The coating substance can include a solvent and a polymer dissolved in the solvent and optionally a therapeutic substance or a drug added thereto. Representative examples of polymers that can be used to coat a stent include ethylene vinyl alcohol copolymer (commonly known by the generic name EVOH or by the trade name EVAL); poly(hydroxyvalerate); poly(L-lactic acid); polycaprolactone; poly(lactide-co-glycolide); poly(glycerol-sebacate); poly(hydroxybutyrate); poly(hydroxybutyrate-co-valerate); polydioxanone; polyorthoester; polyanhydride; poly(glycolic acid); poly(D,L-lactic acid); poly(glycolic acid-co-trimethylene carbonate); polyphosphoester; polyphosphoester urethane; poly(amino acids); cyanoacrylates; poly(trimethylene carbonate); poly(iminocarbonate); copoly(ether esters) (e.g. PEO/PLA); polyalkylene oxalates; polyphosphazenes; biomolecules, such as fibrin, fibrinogen, cellulose, starch, collagen and hyaluronic acid; polyurethanes; silicones; polyesters; polyolefins; polyisobutylene and ethylene-alphaolefin copolymers; acrylic polymers and copolymers; vinyl halide polymers and copolymers, such as polyvinyl chloride; polyvinyl ethers, such as polyvinyl methyl ether; polyvinylidene halides, such as polyvinylidene fluoride and polyvinylidene chloride; polyacrylonitrile; polyvinyl ketones; polyvinyl aromatics, such as polystyrene; polyvinyl esters, such as polyvinyl acetate; copolymers of vinyl monomers with each other and olefins, such as ethylene-methyl methacrylate copolymers, acrylonitrilestyrene copolymers, ABS resins, and ethylene-vinyl acetate copolymers; polyamides, such as Nylon 66 and polycaprolactam; alkyd resins; polycarbonates; polyoxymethylenes; polyimides; polyethers; epoxy resins; polyurethanes; rayon; rayon-triacetate; cellulose; cellulose acetate; cellulose butyrate; cellulose acetate butyrate; cellophane; cellulose nitrate; cellulose propionate; cellulose ethers; and carboxymethyl cellulose.

“Solvent” is defined as a liquid substance or composition that is compatible with the polymer and is capable of dissolving the polymer at the concentration desired in the composition. Examples of solvents include, but are not limited to, dimethylsulfoxide, chloroform, acetone, water (buffered saline), xylene, methanol, ethanol, 1-propanol, tetrahydrofuran, 1-butanone, dimethylformamide, dimethylacetamide, cyclohexanone, ethyl acetate, methylethylketone, propylene glycol monomethylether, isopropanol, isopropanol admixed with water, N-methyl pyrrolidinone, toluene, and mixtures and combinations thereof.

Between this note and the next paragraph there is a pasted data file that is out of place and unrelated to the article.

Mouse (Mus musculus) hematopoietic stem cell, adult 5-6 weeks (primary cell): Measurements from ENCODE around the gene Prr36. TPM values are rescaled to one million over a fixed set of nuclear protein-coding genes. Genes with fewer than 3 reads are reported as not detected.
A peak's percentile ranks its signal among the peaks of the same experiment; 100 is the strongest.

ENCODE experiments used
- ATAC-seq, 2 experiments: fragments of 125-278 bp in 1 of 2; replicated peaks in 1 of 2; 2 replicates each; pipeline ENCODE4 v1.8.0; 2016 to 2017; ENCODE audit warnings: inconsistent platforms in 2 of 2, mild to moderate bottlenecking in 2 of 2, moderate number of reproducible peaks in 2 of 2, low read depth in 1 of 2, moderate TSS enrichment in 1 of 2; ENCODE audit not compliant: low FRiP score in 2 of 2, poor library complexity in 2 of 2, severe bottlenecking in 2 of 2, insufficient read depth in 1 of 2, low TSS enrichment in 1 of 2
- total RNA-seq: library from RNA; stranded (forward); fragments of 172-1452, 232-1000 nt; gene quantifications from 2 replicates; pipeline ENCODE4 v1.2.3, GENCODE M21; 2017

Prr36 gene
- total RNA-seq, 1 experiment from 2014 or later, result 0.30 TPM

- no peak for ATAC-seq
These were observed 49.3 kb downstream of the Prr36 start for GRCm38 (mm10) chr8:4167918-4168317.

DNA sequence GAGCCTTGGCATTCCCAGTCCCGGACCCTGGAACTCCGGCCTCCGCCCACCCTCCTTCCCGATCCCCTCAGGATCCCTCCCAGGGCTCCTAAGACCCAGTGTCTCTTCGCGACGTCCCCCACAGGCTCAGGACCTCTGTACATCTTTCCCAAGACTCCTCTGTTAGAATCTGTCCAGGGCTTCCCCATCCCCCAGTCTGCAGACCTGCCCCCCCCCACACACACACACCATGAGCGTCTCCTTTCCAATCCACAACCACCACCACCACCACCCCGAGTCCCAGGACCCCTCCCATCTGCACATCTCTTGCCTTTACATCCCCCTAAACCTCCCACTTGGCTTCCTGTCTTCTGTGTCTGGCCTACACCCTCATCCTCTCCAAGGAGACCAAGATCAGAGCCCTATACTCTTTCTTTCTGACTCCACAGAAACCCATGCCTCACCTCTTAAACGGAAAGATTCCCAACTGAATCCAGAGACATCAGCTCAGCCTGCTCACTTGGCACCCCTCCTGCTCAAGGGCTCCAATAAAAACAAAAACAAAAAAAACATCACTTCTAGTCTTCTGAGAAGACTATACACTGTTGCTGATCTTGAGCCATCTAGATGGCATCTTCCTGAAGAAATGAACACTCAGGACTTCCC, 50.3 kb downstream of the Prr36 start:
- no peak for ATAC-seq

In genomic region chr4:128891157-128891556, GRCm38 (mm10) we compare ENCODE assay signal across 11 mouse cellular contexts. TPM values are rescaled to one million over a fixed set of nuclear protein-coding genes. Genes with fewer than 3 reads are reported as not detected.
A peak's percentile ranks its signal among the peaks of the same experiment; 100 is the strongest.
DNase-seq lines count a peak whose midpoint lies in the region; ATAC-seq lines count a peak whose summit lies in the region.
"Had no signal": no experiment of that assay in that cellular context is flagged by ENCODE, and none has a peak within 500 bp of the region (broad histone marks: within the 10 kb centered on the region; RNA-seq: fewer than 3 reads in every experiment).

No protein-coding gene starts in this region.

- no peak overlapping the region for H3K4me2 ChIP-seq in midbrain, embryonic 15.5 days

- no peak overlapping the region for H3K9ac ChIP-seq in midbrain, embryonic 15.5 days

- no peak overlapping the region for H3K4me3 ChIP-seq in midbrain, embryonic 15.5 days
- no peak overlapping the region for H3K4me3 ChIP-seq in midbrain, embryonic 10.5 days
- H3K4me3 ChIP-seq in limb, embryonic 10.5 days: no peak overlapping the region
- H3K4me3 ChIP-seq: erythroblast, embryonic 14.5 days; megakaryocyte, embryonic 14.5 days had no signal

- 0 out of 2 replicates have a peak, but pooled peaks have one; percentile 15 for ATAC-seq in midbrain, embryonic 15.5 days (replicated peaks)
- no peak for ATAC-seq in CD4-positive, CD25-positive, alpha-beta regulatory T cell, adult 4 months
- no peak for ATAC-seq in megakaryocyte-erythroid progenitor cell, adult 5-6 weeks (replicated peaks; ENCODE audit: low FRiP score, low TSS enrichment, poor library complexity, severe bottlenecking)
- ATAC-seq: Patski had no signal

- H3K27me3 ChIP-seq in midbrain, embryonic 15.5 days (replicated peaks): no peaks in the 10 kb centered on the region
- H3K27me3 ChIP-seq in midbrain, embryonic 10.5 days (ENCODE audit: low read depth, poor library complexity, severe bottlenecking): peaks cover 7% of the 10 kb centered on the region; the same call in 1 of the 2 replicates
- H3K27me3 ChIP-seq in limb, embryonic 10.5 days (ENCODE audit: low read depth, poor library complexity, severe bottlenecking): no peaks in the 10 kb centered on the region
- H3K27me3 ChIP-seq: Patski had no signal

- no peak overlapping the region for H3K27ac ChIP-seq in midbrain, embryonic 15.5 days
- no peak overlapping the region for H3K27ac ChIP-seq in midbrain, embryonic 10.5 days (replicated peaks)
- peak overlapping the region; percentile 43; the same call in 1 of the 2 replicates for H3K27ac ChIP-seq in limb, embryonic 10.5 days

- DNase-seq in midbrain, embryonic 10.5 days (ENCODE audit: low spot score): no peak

The therapeutic substance or drug can be for inhibiting the activity of vascular smooth muscle cells. More specifically, the active agent can be aimed at inhibiting abnormal or inappropriate migration and/or proliferation of smooth muscle cells for the inhibition of restenosis. The active agent can also include any substance capable of exerting a therapeutic or prophylactic effect in the practice of the present invention. For example, the agent can be for enhancing wound healing in a vascular site or improving the structural and elastic properties of the vascular site. Examples of agents include antiproliferative substances such as actinomycin D, or derivatives and analogs thereof (manufactured by Sigma-Aldrich 1001 West Saint Paul Avenue, Milwaukee, Wis. 53233; or COSMEGEN available from Merck). Synonyms of actinomycin D include dactinomycin, actinomycin IV, actinomycin I1, actinomycin X1, and actinomycin C1. The active agent can also fall under the genus of antineoplastic, antiinflammatory, antiplatelet, anticoagulant, antifibrin, antithrombin, antimitotic, antibiotic, antiallergic and antioxidant substances. Examples of such antineoplastics and/or antimitotics include paclitaxel (e.g. TAXOL® by Bristol-Myers Squibb Co., Stamford, Conn.), docetaxel (e.g. Taxotere®, from Aventis S.A., Frankfurt, Germany) methotrexate, azathioprine, vincristine, vinblastine, fluorouracil, doxorubicin hydrochloride (e.g. Adriamycin® from Pharmacia & Upjohn, Peapack N.J.), and mitomycin (e.g. Mutamycin® from Bristol-Myers Squibb Co., Stamford, Conn.). Examples of such antiplatelets, anticoagulants, antifibrin, and antithrombins include sodium heparin, low molecular weight heparins, heparinoids, hirudin, argatroban, forskolin, vapiprost, prostacyclin and prostacyclin analogues, dextran, D-phe-pro-arg-chloromethylketone (synthetic antithrombin), dipyridamole, glycoprotein IIb/IIIa platelet membrane receptor antagonist antibody, recombinant hirudin, and thrombin inhibitors such as Angiomax™ (Biogen, Inc., Cambridge, Mass.). Examples of such cytostatic or antiproliferative agents include angiopeptin, angiotensin converting enzyme inhibitors such as captopril (e.g. Capoten® and Capozide® from Bristol-Myers Squibb Co., Stamford, Conn.), cilazapril or lisinopril (e.g. Prinivil® and Prinzide® from Merck & Co., Inc., Whitehouse Station, N.J.); calcium channel blockers (such as nifedipine), coichicine, fibroblast growth factor (FGF) antagonists, fish oil (omega 3-fatty acid), histamine antagonists, lovastatin (an inhibitor of HMG-CoA reductase, a cholesterol lowering drug, brand name Mevacor® from Merck & Co., Inc., Whitehouse Station, N.J.), monoclonal antibodies (such as those specific for Platelet-Derived Growth Factor (PDGF) receptors), nitroprusside, phosphodiesterase inhibitors, prostaglandin inhibitors, suramin, serotonin blockers, steroids, thioprotease inhibitors, triazolopyrimidine (a PDGF antagonist), and nitric oxide. An example of an antiallergic agent is permirolast potassium. Other therapeutic substances or agents which may be appropriate include alpha-interferon, genetically engineered epithelial cells, dexamethasone, and rapamycin.